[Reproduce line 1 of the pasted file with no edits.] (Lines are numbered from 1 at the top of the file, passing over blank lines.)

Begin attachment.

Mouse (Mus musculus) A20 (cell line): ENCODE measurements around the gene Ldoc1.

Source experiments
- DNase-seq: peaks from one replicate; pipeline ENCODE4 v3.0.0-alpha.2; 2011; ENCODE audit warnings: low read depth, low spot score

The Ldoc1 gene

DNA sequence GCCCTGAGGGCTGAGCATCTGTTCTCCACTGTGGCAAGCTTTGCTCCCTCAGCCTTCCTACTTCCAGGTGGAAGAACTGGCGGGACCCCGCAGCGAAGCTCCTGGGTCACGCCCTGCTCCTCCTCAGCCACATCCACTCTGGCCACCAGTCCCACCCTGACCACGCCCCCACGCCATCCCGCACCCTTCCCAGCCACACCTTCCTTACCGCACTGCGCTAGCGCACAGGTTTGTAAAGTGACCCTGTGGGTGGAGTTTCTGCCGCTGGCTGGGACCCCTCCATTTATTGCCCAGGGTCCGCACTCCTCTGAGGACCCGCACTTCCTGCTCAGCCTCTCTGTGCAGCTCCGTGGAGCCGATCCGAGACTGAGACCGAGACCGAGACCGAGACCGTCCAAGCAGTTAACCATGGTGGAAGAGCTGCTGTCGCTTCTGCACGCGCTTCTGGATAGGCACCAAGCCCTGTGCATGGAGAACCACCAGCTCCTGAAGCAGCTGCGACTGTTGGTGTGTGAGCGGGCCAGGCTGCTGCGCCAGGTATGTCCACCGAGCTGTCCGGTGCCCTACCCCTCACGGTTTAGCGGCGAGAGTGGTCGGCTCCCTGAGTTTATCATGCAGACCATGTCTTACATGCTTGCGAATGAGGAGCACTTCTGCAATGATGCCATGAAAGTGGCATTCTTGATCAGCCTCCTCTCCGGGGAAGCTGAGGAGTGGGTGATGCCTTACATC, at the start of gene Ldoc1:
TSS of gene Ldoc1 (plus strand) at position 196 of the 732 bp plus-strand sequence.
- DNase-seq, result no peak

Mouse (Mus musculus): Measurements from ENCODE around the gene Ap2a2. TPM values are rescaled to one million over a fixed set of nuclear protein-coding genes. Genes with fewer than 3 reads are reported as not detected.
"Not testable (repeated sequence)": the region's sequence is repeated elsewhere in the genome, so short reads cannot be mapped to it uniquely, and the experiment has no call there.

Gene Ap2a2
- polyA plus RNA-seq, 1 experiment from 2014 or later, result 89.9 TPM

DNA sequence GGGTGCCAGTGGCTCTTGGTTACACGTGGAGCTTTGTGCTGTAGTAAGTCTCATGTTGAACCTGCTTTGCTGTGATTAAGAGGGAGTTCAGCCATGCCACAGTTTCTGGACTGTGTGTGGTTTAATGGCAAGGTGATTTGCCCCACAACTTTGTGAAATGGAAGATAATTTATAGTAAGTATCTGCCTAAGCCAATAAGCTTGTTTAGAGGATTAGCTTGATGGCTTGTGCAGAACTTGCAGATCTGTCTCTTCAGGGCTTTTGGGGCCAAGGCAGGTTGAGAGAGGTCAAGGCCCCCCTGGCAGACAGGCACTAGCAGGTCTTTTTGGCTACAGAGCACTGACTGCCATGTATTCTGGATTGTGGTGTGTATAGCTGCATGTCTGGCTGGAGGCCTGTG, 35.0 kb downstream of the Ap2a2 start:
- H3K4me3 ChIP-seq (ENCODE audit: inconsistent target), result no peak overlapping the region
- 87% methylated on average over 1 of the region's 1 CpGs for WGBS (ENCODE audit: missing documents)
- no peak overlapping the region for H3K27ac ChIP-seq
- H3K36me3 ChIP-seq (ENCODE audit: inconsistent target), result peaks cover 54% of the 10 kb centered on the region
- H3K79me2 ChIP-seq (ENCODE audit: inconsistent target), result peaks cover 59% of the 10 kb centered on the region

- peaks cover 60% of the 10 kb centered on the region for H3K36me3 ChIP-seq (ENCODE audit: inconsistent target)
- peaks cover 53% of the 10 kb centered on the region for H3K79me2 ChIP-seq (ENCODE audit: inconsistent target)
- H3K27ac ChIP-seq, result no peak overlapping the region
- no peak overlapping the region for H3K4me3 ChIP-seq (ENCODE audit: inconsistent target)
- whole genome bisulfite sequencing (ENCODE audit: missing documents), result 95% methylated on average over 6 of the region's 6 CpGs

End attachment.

Mouse (Mus musculus) A20 (cell line): ENCODE measurements around the gene Ldoc1.